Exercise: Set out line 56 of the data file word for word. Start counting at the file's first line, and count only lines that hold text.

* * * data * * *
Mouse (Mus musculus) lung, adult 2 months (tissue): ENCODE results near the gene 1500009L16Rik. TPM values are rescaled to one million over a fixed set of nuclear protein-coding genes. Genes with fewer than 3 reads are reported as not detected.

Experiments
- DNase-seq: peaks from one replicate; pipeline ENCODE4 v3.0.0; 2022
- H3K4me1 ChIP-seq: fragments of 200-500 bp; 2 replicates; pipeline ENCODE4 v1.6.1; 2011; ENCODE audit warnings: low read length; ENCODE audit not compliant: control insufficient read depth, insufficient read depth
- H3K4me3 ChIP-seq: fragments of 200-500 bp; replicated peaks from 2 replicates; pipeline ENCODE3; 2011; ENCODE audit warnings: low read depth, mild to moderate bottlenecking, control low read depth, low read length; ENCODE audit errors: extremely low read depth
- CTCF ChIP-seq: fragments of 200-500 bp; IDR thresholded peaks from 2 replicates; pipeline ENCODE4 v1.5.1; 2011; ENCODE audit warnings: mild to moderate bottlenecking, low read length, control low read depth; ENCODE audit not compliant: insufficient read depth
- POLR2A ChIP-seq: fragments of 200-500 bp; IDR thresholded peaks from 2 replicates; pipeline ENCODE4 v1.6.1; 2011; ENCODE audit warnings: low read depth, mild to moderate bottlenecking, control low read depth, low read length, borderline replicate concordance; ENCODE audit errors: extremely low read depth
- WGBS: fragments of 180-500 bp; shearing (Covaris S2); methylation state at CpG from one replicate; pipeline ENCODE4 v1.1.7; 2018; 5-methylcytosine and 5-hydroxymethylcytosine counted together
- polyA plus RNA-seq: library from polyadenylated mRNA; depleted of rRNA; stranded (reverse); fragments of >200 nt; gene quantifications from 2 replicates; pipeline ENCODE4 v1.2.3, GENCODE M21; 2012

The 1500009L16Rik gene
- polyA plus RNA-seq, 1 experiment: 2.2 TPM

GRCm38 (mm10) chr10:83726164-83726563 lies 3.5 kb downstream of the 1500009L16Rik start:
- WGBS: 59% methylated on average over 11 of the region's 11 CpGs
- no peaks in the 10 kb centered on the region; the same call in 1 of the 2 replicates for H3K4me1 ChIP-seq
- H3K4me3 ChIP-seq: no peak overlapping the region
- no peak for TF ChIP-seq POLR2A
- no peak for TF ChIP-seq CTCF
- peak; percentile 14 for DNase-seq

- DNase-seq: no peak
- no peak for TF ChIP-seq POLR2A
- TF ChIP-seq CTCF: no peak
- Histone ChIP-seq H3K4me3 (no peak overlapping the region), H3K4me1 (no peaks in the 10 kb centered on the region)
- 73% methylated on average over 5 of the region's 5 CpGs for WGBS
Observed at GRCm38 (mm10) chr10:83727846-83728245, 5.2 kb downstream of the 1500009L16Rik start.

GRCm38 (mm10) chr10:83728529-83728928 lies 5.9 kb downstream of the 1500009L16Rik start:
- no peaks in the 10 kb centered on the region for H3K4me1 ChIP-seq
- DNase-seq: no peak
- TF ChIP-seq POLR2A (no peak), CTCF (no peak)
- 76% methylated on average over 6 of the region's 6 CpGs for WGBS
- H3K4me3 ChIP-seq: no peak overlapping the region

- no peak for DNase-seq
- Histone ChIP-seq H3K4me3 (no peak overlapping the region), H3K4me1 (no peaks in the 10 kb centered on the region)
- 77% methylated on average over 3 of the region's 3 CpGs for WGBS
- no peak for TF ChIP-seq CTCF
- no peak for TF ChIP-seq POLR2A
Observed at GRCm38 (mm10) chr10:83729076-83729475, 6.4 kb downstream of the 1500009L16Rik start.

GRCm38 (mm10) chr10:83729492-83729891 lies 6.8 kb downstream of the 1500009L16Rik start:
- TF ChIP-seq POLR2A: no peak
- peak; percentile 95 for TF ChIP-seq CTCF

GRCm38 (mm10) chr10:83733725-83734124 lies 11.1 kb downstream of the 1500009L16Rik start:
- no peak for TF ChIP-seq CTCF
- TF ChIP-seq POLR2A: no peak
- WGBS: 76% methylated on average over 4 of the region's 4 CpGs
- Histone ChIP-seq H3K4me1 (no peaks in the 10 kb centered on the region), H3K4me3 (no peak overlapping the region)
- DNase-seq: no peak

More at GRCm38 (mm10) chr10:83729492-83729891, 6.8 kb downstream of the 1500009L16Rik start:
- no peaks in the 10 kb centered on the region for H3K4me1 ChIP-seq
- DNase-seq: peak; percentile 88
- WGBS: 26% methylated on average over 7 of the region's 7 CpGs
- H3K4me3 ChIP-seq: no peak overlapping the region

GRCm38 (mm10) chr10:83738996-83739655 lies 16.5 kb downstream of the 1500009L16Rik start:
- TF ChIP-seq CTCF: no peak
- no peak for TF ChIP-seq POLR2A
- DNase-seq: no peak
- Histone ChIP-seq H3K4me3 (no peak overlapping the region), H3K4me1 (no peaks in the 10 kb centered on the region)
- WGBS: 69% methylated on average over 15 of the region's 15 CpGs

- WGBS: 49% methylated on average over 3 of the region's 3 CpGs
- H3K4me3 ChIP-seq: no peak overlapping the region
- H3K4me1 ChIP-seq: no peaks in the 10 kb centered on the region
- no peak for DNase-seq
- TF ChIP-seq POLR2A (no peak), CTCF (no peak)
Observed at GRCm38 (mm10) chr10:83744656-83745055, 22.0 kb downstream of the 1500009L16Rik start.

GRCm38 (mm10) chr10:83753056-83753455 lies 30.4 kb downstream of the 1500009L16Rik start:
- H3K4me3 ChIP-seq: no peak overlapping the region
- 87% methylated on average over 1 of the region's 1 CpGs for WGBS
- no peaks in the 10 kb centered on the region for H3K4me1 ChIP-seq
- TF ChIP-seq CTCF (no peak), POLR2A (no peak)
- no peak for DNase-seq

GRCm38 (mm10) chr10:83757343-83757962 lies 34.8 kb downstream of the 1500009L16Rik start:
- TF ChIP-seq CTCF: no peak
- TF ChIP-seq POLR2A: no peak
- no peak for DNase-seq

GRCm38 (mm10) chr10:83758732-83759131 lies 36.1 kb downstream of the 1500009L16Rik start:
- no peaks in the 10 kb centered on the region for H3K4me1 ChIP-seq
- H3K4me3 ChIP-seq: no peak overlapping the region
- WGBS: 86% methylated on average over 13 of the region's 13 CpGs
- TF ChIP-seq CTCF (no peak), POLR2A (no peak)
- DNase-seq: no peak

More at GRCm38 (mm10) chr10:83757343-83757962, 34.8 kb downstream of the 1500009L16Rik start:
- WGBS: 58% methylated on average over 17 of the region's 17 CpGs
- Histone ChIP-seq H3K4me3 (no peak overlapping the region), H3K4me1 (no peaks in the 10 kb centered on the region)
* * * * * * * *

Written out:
- WGBS: 69% methylated on average over 15 of the region's 15 CpGs